Awareness April 7, 2022
What sets our medics apart? Kindness
ER24 believes that healthcare is a human right. This World Health Day, we celebrate a few medics making a real, compassionate difference in their community.
“We want to be actively involved in our community and to assist where possible. This was a chance to help out and make a difference.”
Estiaan Cronjé joined ER24 as a basic ambulance assistant in 2014 and has since developed his career in emergency medicine through the Mediclinic Higher Education and Training programme. Today, he is an advanced life support practitioner at ER24’s Tzaneen branch.
It might not be the busiest region for emergency medical calls, he says, but that doesn’t mean it’s easy work.
Tzaneen is in urgent need of advanced life support services. Mediclinic Tzaneen overlooks the centre of the city, but the next acute care hospitals are over 100km away in Polokwane and 300km away in Mbombela.
This means the ER24 team stationed in Aqua Park, Tzaneen, also provides expert emergency medical care across an immense area. Hoedspruit is over 120km away, Mbombela is a three-hour drive, and Pretoria and Gauteng are even further: all of these are regular destinations, he explains, and on the other side, it’s hard to know what to expect.
“We were recently involved in assisting a patient who had been attacked by an elephant,” he says, “and I’ve seen a patient who was attacked by a hyena in her bedroom – it can get pretty wild.”
One day, in February this year, a post popped up on the Facebook page of a local animal rescue group, asking for help in transporting an owl that had been attacked by a dog. The owl wasn’t critically injured, but it was in shock and did need to be transported with care. Cronjé’s wife asked if there was a way for the ER24 team to assist, and they sprang into action.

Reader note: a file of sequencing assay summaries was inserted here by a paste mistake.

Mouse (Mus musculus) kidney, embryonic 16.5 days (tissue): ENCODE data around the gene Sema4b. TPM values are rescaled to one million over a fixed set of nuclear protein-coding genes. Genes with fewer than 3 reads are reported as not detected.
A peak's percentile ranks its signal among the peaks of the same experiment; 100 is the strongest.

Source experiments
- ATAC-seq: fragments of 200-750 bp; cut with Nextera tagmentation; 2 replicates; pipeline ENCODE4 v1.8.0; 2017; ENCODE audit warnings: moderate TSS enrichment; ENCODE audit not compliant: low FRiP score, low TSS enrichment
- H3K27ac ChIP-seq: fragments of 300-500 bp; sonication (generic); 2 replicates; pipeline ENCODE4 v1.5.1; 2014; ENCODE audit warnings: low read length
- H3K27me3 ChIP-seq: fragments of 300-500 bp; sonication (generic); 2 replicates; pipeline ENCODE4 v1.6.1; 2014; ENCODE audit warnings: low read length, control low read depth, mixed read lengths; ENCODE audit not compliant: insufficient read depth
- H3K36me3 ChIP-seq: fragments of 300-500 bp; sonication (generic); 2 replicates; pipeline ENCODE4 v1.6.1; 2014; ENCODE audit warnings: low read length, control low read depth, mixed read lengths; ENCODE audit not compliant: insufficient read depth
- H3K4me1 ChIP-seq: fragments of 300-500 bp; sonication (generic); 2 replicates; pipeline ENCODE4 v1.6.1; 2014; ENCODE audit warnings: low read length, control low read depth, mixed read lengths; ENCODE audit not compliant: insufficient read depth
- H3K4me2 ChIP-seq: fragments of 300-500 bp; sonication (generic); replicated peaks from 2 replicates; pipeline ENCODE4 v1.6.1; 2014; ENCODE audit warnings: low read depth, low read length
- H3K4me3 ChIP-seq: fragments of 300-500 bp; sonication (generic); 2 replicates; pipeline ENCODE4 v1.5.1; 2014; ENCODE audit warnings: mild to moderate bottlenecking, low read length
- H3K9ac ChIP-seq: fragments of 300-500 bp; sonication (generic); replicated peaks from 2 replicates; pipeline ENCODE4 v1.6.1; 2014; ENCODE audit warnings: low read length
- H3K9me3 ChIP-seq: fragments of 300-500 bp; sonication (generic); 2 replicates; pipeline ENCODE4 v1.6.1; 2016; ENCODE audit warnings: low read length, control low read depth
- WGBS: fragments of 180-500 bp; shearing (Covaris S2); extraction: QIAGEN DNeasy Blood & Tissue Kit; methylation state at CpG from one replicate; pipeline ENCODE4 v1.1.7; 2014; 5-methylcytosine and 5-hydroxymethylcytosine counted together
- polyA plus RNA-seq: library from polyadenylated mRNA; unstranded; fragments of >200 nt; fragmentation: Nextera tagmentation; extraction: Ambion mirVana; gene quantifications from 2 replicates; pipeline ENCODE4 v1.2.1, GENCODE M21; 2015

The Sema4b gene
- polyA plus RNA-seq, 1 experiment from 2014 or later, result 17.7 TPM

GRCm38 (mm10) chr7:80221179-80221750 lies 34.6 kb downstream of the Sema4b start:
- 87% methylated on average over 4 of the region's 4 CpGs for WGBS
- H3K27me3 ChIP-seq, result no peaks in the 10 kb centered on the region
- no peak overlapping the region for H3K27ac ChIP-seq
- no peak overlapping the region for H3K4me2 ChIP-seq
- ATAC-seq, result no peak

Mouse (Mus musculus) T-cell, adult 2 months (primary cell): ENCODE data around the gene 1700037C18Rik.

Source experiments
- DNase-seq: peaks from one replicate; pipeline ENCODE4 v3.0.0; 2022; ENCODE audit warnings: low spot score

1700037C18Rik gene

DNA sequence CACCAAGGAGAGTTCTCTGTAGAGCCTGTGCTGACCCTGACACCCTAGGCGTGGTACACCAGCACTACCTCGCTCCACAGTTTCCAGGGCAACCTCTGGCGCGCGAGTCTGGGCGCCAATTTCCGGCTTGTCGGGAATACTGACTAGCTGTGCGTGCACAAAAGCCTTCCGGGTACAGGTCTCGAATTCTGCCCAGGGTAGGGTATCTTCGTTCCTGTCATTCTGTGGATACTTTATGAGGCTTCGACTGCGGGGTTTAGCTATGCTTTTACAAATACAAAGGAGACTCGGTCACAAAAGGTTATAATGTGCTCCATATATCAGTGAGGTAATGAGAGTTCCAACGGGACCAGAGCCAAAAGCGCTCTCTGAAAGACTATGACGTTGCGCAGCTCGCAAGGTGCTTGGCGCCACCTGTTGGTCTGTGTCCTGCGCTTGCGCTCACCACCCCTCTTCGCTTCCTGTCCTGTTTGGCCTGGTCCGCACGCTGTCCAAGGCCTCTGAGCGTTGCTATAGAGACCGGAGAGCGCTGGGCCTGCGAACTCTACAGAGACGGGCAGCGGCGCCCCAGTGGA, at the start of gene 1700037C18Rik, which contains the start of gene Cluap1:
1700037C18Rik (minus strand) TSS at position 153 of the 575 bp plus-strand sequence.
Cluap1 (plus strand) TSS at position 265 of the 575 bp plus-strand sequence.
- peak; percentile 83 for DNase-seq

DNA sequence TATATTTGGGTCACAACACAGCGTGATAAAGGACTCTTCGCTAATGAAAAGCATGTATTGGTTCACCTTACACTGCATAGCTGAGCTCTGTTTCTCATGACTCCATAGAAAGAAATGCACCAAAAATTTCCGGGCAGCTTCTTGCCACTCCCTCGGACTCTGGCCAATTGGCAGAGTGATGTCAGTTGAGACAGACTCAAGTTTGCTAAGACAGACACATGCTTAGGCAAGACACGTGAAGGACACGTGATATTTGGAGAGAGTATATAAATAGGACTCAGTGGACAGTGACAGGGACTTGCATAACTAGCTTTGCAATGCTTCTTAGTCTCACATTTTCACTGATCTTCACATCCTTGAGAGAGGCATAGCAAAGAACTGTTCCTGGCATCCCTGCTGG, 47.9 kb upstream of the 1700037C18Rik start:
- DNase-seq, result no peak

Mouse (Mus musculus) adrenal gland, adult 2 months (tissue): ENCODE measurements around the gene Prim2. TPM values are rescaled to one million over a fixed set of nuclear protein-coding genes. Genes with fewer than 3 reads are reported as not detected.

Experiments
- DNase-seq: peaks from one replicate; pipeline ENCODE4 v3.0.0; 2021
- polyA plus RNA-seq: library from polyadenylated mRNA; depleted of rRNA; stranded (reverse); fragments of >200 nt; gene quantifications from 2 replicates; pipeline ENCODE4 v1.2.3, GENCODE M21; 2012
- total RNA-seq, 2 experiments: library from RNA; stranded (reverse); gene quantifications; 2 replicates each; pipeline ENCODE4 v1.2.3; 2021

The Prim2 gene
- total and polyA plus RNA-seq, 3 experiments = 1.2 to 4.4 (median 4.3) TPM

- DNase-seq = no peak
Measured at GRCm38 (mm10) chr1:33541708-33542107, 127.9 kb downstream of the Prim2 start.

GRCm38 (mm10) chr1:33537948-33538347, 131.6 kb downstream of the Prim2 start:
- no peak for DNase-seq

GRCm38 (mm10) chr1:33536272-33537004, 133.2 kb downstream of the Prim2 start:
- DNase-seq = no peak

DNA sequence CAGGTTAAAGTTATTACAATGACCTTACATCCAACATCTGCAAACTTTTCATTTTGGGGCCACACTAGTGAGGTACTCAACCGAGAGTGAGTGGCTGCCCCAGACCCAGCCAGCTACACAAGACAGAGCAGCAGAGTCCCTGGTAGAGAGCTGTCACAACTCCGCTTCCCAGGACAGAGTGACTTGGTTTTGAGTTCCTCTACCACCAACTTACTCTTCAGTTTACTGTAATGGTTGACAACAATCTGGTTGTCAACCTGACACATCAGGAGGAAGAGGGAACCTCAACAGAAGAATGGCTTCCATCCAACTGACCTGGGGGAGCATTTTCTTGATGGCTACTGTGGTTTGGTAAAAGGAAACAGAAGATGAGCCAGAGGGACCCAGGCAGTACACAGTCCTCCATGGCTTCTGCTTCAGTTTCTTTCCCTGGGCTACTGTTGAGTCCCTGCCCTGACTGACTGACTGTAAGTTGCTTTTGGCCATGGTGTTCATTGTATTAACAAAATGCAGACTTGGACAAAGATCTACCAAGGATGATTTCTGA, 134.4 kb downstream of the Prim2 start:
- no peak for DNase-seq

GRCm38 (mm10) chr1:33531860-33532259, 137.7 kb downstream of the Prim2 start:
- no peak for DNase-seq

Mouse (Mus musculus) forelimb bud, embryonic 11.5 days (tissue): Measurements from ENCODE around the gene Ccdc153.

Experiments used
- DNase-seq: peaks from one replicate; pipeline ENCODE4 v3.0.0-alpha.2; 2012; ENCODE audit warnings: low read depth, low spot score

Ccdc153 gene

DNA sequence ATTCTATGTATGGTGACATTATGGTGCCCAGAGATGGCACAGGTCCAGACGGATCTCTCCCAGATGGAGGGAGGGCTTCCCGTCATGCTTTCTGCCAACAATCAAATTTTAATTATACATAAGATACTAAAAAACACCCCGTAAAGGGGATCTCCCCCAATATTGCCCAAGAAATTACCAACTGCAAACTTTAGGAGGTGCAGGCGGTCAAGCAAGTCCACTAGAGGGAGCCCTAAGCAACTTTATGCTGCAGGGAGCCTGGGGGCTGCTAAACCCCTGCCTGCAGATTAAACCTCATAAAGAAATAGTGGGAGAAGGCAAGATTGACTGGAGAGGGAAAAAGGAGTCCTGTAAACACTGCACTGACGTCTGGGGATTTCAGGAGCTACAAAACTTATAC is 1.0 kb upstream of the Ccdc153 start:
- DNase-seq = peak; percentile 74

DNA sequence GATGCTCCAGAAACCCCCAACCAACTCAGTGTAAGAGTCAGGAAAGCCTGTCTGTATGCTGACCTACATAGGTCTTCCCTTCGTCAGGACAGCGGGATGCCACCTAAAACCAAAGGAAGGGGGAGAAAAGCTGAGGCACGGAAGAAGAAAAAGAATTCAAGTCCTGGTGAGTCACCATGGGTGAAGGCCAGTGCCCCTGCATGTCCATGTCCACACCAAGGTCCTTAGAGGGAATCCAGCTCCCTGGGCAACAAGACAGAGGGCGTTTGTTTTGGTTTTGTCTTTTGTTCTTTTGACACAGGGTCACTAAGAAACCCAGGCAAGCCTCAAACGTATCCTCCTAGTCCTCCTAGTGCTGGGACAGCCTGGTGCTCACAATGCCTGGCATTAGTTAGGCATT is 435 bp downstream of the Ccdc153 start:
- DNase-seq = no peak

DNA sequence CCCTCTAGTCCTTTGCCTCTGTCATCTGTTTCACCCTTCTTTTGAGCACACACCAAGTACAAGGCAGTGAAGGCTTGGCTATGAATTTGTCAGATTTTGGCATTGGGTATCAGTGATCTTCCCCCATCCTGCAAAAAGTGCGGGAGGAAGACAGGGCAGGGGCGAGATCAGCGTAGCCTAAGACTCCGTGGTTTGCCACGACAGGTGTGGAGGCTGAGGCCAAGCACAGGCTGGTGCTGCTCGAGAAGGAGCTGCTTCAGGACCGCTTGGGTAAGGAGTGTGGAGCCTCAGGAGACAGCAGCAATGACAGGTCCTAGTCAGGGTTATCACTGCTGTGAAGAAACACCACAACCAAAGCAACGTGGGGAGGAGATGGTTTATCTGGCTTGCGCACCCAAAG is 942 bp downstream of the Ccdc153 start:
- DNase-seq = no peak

Branch Manager Brian Allchin transported the owl from Polokwane to Haenertsburg, where Cronjé took over the responsibility of transporting it to Umoya Khulula Wildlife Centre, a non-profit rehabilitation centre. All in all, the transfer encompassed over 120km.
Why take on such a challenge? The branch team is keen to take a proactive role in helping their community, and plans are afoot to offer standby medical and safety services for the local cycling club.
The branch is also actively involved in assisting at the scene of mountain rescue operations. It has recently begun a partnership with Search and Rescue South Africa (SARZA), a volunteer emergency search and rescue service that recently opened a division in the area.
For example, Cronjé recently transported an international MMA fighter who had been bitten by a Mozambican spitting cobra while on holiday in the Kruger National Park and required specialist surgery to save his hand in Pretoria – an eight-hour round-trip.
“This is a community in need,” he says. “What drives me is pretty simple: to make a difference. It’s not about the red lights, the sirens; it’s about what we do for the people around us. If that means I spend my day holding an old lady’s hand on her way to hospital, or a priority call, or an owl that’s in shock, then I’m happy. We are proud to be here for our community.”